Q: hello smart raw feeders- my beloved dog had a big health scare this weekend. he had a blockage in his gut and needed to have 30 inches of his intestines removed. the vet has put him on a diet of baby food for a week.
my question is how should i handle his diet moving forward now that his intestines are compromised? i wonder if this will affect the peristaltic action in the future and make digestion more difficult? i winder if i should stay away from bones now and feed only ground with perhaps extra calcium supplementation? also what probiotics if any would you recommend when the course of antibiotcs are over to restore his gut flora?
A: I am so sorry to hear about your pup’s emergency surgery and removal of the this vital organ (well, part of). I hope he will recover as soon as possible without any complications. He may or may not have residual issues from this event, but it’s great you are reaching out to do whatever you can to support his recovery and help him heal faster. Hopefully, he can heal up quickly and be back to normal soon!
I’d highly recommend the following supplements during this period of recovery:
1) L-Glutamine (best in the powdered supplement format). This amino-acid reduces rates of infection, reduces inflammation, improves gut barrier function, and improves immune function. It is an amino-acid that repairs the lining of the gut so it’s a great choice for this scenario.
Daily dosages for dogs: 1-25 lbs=250 mg; 25-50 lbs=500 mg; 50-100 lbs=1,00 mg; cats: 125 mg. Best if fed in water or broth before meals and at bedtime, but may be added to food.
2) SeaCure is a nice supplement to promote/speed healing; it is an especially easy to absorb protein. I recommend it in cases such as this.
3) Probiotics! Please do not make the mistake of waiting to give probiotics after the antibiotic treatment is completed — you can, and should, start probiotics right away. In fact, it is the best way to counter the side-effects of taking antibiotics (more here – see references he provides – I do not suggest your dog take resistant starch at this time). You should start giving probiotics the first day of oral antibiotic treatment and continue them for at least an additional 2 weeks after the completion of antibiotic therapy. It has not been proven but it has been suggested to take probiotics and antibiotics at least 2 hours apart to reduce the possibility of the antibiotic killing the probiotic organisms. However, I have found that giving probiotics 10 minutes after the dose of antibiotics is the MOST effective way to reduce digestive upset, vomiting, inappetence and diarrhea in dogs and cats. Timing really can make a big difference here to curtail these unpleasant symptoms, and while it may seem counter-intuitive, a probiotic “chaser” given 10 minutes after the antibiotic, can be incredibly effective.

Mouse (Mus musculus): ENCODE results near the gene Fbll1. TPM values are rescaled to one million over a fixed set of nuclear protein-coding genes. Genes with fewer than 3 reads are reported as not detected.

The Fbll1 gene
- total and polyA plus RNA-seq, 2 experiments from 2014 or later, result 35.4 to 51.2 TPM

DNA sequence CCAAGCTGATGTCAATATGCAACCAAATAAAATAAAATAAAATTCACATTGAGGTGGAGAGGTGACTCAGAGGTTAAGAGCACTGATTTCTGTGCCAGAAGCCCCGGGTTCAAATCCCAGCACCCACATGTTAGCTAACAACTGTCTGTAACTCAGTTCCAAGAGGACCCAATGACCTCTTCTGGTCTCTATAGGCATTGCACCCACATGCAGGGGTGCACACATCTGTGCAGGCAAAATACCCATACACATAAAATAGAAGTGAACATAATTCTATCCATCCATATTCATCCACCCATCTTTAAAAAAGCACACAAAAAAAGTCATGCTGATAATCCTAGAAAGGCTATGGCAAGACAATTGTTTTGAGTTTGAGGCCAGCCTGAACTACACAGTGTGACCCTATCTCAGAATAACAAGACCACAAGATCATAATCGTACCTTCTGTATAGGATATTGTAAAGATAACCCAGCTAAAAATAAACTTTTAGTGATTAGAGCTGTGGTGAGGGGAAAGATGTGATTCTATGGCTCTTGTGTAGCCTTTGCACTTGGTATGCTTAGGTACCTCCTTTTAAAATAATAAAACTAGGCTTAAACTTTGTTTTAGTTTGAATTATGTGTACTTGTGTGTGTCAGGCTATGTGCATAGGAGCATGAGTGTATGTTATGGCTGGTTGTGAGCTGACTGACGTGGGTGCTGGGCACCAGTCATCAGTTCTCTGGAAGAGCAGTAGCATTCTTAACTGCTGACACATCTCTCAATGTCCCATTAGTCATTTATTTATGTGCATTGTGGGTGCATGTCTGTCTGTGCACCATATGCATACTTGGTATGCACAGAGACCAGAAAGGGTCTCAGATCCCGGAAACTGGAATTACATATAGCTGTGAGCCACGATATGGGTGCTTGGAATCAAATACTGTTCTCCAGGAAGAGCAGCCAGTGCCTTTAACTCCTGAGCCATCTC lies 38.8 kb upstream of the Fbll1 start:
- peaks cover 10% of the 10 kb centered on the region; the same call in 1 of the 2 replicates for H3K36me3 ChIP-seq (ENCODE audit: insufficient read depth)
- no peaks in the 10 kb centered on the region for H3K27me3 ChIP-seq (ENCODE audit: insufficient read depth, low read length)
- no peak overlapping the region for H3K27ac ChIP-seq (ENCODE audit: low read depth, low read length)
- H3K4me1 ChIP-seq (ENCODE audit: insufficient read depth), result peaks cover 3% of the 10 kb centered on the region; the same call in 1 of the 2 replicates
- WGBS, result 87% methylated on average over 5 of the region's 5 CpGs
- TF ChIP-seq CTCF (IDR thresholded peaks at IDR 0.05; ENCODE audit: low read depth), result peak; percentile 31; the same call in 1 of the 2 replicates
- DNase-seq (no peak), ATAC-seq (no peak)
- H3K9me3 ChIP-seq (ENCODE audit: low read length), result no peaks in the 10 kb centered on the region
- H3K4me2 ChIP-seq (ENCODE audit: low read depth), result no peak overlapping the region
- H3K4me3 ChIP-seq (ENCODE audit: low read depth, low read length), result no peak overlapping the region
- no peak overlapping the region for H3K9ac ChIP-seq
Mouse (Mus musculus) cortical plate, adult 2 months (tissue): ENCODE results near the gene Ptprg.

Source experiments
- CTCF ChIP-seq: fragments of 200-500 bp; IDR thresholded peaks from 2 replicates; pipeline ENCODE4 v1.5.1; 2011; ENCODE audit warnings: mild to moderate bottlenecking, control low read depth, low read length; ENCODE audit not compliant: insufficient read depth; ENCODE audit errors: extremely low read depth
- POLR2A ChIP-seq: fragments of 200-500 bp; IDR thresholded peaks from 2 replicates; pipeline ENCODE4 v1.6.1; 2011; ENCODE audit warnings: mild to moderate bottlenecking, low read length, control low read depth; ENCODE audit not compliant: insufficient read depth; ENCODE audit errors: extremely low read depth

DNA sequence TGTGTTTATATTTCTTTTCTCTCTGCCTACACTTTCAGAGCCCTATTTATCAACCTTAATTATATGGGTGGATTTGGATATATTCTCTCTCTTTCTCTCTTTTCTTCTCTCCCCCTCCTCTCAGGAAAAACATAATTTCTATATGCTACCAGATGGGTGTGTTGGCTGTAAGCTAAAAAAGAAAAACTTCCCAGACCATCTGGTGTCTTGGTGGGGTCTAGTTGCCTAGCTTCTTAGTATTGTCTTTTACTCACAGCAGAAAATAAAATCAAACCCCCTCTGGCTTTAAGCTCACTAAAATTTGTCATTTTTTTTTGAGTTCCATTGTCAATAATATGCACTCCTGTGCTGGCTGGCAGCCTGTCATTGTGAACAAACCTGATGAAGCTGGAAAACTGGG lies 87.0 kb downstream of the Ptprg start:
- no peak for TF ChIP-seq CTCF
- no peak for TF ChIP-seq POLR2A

As for which probiotic product to choose: MegaSporeBiotic, Primal
Defense (we carry both) or PrescriptAssist probiotics are all very stable, high quality choices for dogs and cats (and people!) that have chronic or mild issues with allergies or auto-immunity resulting in skin or gut problems, or for those that have never taken antibiotics or probiotics before.
However, if your animal has taken probiotics in the past without a dramatic improvement in their symptoms, I’d recommend one of the following products, which are expensive but very good:
The diet during this healing period should include lean, yet nutrient dense, easy to assimilate, high protein/meats from truly pastured animals. Sourcing is important here as high quality truly pastured meats are higher in beneficial fat/omega-3s, CLA, carotene, vita A/E/D — and larger quantities of all of these nutrients are needed/very helpful during this healing period.
Also important now is the inclusion of adequate levels of zinc to speed healing and support the immune system — which you can provide through the diet by simply feeding zinc rich foods such as (listed in order of zinc content and also digestibility): fresh/frozen raw, steamed/sautéed or canned oysters; braised calf, beef or lamb liver; raw organic tahini; freshly ground raw organic pumpkin seeds/pumpkin seed butter.
My suggestion would be to make stews or cooked meals using beef, bison, venison or lamb muscle meat (ground or stew meat) + bit of liver and spleen. Do not feed many vegetables right now and certainly no grains or legumes at all — those will be hard on his system and increase inflammation. For calcium you can choose one of the following supplements: 1/4 TBS of Now Bone Meal powder, 1 tsp. of Seaweed Calcium or 1/2 tsp. of eggshell powder added to every lb of food. This is a necessary balancing supplement (not optional) – it can be added either before or after cooking – the minerals hold up to the heat of cooking ok.